Anyway, back to the core teachings, however they fit into the historical scheme of things. These core teachings are very scientific. Not only because they can be inductively arrived at by observation and confirmed by experience (the original meaning of the term “experiment”; same root word and that was on purpose), but in their essence.




Regarding impermanence certainly no composite “thing” lasts forever.

Modern physics does not have a permanency of things as an essential, verifiable teaching. Not particles, not universes. Quite the opposite. There are neither fixed particles (atoms and subatomic particles are basically forms of energy) or a fixed time and space. I am not only talking about relativity theory, which does imply that time and space are not separate, fixed entities, but more basically. Much has been written and discussed on the physics and metaphysics (that is the interpretation of physics, not the study of ghosts and goblins) about time and space. We do not know the extent of time and space, or even if these things are really distinct entities, if the in fact exist other than as illusions of mind. Robert Lanza talks about this in his book Biocentrism, as do others, and I understand Dr. Lanza is writing another book about time, space and the ‘illusion of death.’



Regarding the lack of innate existence we have seen particles themselves are just perturbations of energy, of the ‘quantum field.’ Modern biology and the earth sciences teaches us that evolution is contingent on the environment just as the earth and its atmosphere has been shaped by life. It is the environment that determines “fitness.” Most of the minerals on earth were made possible by the oxygen released by photosynthesis and exist nowhere else in the solar system. Neither the earth or the life on it, no individual, species, or life itself for that matter is fixed and innate, a fixed separate definable entity.

And while science is about measurement, we don’t know the extent of what can be measured. Is there an eternal set of multiverses and dimensions? Were there “big bangs going back and forward forever? Again, if time and space are illusions, what could a beginning and end possibly mean?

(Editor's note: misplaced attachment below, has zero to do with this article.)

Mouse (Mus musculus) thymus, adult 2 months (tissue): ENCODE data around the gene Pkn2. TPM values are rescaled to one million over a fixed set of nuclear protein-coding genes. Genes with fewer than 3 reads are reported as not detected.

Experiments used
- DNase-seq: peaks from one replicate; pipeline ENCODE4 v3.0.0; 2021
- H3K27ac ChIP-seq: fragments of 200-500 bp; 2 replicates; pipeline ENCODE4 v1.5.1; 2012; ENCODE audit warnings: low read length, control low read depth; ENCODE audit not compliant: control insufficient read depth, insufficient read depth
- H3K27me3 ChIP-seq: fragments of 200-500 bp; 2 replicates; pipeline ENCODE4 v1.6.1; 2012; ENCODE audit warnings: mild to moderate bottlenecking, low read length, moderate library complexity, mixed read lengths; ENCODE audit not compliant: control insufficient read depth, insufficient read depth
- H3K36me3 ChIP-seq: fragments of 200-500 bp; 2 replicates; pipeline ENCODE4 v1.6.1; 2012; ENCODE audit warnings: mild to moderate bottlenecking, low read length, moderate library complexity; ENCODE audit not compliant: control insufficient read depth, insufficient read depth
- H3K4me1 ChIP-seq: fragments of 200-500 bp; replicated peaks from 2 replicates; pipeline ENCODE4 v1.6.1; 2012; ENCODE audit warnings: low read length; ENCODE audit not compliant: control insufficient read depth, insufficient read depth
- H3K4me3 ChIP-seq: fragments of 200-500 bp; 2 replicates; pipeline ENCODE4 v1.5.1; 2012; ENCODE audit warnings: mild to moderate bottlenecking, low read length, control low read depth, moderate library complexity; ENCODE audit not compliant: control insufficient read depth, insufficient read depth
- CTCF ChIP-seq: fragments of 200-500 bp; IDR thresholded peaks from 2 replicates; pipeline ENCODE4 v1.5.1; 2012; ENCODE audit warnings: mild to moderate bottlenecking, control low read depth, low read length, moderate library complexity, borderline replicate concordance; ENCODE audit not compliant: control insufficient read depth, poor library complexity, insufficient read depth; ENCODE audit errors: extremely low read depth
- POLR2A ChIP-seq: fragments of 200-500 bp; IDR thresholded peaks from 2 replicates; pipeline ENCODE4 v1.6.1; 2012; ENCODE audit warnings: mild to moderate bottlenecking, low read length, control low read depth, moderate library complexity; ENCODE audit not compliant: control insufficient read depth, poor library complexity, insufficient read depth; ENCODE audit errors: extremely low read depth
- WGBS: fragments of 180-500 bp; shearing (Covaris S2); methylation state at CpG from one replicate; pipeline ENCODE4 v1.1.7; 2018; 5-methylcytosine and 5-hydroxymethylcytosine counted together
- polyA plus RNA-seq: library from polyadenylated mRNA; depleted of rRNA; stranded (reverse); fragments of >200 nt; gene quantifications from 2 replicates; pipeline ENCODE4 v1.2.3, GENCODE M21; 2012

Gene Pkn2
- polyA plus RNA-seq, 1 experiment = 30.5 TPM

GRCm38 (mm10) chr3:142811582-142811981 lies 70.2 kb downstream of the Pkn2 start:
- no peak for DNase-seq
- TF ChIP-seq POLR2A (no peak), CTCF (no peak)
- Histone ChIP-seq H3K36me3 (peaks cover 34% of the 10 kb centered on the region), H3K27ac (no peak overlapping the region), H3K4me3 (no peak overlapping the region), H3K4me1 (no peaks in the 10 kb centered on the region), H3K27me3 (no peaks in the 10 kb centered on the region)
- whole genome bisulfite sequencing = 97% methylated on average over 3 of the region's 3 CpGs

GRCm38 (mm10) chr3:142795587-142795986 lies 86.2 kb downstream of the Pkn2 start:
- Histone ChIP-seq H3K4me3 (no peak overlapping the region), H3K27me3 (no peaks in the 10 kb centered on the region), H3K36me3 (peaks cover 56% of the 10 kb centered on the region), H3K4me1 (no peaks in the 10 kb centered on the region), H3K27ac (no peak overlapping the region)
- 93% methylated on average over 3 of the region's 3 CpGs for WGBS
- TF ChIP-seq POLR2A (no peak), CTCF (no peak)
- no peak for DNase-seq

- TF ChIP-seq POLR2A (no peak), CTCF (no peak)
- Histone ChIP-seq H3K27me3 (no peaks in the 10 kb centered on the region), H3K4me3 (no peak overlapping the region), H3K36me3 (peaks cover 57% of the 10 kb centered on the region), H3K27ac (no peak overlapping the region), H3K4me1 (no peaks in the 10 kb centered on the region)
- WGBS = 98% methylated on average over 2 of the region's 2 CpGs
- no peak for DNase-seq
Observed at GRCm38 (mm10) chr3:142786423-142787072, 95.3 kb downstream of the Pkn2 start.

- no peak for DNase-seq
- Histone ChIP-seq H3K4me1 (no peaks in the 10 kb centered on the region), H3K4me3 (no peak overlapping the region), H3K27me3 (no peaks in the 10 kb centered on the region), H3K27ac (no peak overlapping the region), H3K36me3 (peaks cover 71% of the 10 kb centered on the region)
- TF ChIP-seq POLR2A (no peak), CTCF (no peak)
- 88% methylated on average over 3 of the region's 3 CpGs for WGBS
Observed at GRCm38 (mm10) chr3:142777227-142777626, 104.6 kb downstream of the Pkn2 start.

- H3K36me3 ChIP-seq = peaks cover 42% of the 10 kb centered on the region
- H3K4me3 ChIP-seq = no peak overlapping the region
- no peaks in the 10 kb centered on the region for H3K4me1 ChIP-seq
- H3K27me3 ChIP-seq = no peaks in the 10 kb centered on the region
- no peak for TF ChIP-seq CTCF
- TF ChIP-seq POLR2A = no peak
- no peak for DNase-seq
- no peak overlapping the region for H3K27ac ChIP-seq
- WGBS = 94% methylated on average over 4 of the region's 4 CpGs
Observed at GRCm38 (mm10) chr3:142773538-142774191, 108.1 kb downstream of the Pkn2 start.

As for “unstable,” that is why there is anything at all from a scientific and mathematical point of view. I’ve written before about breaking symmetry. An ideal circle encompasses all and everything perhaps, it is certainly infinitely symmetrical by definition, but to have change there can’t be perfect symmetry. I have quoted the quantum field theory text that says that we are perturbations in a field. This is related to impermanency of ‘created things’ (is the field permanent? Is it a “created thing’?) as well. If the field were stable, there would be no things, no dharmas, no pragmata. For anything to change, to come into existence and then as it must eventually not exist, if there is to be what we experience that gives rise to the thought and perception of time and space, the system by definition must be unstable. It can’t be a system with an innate unchanging stability, a concrete thingy-ness.

There is change, evolution. There is the evolution of universes, particles, atoms, minerals, solar systems, planets, sentient beings.

As for Dukkha, unease (including but not limited to ‘suffering’ as in old translations into English), that does seem to be the nature of what happens if you yearn for the safety and reassurance of permanence, which is an illusion at best.

So science is quite compatable with anatman, dukkha and anitya.

I enjoy being challenged in my view of history by Beckwith. I enjoy seeing in the practice, writings and teachings of a poet philosopher who travelled with Alexander, a bit of confirmation that these core Buddhist/proto-scientific views were very ancient and proximate and core to the ancient teachings that underpin my practice.

Not that it really matters, I guess. Reality is reality, my practice is my practice, science is science, we live and die, however you conceive of it or dress it up or whoever may have glimpsed it before. Just kind of cool.